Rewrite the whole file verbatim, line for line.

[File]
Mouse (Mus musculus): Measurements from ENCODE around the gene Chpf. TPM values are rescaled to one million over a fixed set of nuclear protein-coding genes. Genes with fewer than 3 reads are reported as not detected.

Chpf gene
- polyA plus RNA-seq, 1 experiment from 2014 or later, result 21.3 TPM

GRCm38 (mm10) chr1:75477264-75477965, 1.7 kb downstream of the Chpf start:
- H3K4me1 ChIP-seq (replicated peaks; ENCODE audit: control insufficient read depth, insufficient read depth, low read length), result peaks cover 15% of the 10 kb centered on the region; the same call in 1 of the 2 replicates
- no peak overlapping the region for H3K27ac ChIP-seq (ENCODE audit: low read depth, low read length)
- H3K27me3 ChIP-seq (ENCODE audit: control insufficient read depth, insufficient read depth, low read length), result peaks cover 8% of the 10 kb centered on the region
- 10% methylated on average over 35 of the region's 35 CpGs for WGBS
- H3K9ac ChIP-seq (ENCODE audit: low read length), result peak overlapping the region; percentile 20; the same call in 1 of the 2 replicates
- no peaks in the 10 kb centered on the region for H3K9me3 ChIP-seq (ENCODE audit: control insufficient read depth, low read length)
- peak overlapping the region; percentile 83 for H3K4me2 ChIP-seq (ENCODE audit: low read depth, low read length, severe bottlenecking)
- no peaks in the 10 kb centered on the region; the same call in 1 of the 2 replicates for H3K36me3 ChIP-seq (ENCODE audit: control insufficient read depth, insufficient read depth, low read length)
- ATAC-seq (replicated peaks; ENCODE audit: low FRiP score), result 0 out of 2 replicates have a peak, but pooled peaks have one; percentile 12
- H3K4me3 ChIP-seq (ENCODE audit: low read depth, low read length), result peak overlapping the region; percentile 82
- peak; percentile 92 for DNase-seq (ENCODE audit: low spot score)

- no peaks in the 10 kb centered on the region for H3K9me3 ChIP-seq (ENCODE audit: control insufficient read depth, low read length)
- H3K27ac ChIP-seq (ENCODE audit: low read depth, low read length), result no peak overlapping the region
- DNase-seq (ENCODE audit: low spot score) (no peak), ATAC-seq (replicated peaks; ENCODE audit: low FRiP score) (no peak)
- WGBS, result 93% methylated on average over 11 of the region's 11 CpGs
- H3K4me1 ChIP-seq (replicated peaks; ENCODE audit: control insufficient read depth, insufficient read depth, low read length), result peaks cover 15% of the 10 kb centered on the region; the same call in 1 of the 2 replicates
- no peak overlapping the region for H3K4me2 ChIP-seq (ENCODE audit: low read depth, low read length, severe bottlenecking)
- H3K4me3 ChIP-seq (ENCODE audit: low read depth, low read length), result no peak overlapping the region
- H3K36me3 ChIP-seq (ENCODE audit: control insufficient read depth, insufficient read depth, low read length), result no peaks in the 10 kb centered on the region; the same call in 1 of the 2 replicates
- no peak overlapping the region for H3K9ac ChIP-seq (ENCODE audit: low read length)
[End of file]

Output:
Mouse (Mus musculus): Measurements from ENCODE around the gene Chpf. TPM values are rescaled to one million over a fixed set of nuclear protein-coding genes. Genes with fewer than 3 reads are reported as not detected.

Chpf gene
- polyA plus RNA-seq, 1 experiment from 2014 or later, result 21.3 TPM

GRCm38 (mm10) chr1:75477264-75477965, 1.7 kb downstream of the Chpf start:
- H3K4me1 ChIP-seq (replicated peaks; ENCODE audit: control insufficient read depth, insufficient read depth, low read length), result peaks cover 15% of the 10 kb centered on the region; the same call in 1 of the 2 replicates
- no peak overlapping the region for H3K27ac ChIP-seq (ENCODE audit: low read depth, low read length)
- H3K27me3 ChIP-seq (ENCODE audit: control insufficient read depth, insufficient read depth, low read length), result peaks cover 8% of the 10 kb centered on the region
- 10% methylated on average over 35 of the region's 35 CpGs for WGBS
- H3K9ac ChIP-seq (ENCODE audit: low read length), result peak overlapping the region; percentile 20; the same call in 1 of the 2 replicates
- no peaks in the 10 kb centered on the region for H3K9me3 ChIP-seq (ENCODE audit: control insufficient read depth, low read length)
- peak overlapping the region; percentile 83 for H3K4me2 ChIP-seq (ENCODE audit: low read depth, low read length, severe bottlenecking)
- no peaks in the 10 kb centered on the region; the same call in 1 of the 2 replicates for H3K36me3 ChIP-seq (ENCODE audit: control insufficient read depth, insufficient read depth, low read length)
- ATAC-seq (replicated peaks; ENCODE audit: low FRiP score), result 0 out of 2 replicates have a peak, but pooled peaks have one; percentile 12
- H3K4me3 ChIP-seq (ENCODE audit: low read depth, low read length), result peak overlapping the region; percentile 82
- peak; percentile 92 for DNase-seq (ENCODE audit: low spot score)

- no peaks in the 10 kb centered on the region for H3K9me3 ChIP-seq (ENCODE audit: control insufficient read depth, low read length)
- H3K27ac ChIP-seq (ENCODE audit: low read depth, low read length), result no peak overlapping the region
- DNase-seq (ENCODE audit: low spot score) (no peak), ATAC-seq (replicated peaks; ENCODE audit: low FRiP score) (no peak)
- WGBS, result 93% methylated on average over 11 of the region's 11 CpGs
- H3K4me1 ChIP-seq (replicated peaks; ENCODE audit: control insufficient read depth, insufficient read depth, low read length), result peaks cover 15% of the 10 kb centered on the region; the same call in 1 of the 2 replicates
- no peak overlapping the region for H3K4me2 ChIP-seq (ENCODE audit: low read depth, low read length, severe bottlenecking)
- H3K4me3 ChIP-seq (ENCODE audit: low read depth, low read length), result no peak overlapping the region
- H3K36me3 ChIP-seq (ENCODE audit: control insufficient read depth, insufficient read depth, low read length), result no peaks in the 10 kb centered on the region; the same call in 1 of the 2 replicates
- no peak overlapping the region for H3K9ac ChIP-seq (ENCODE audit: low read length)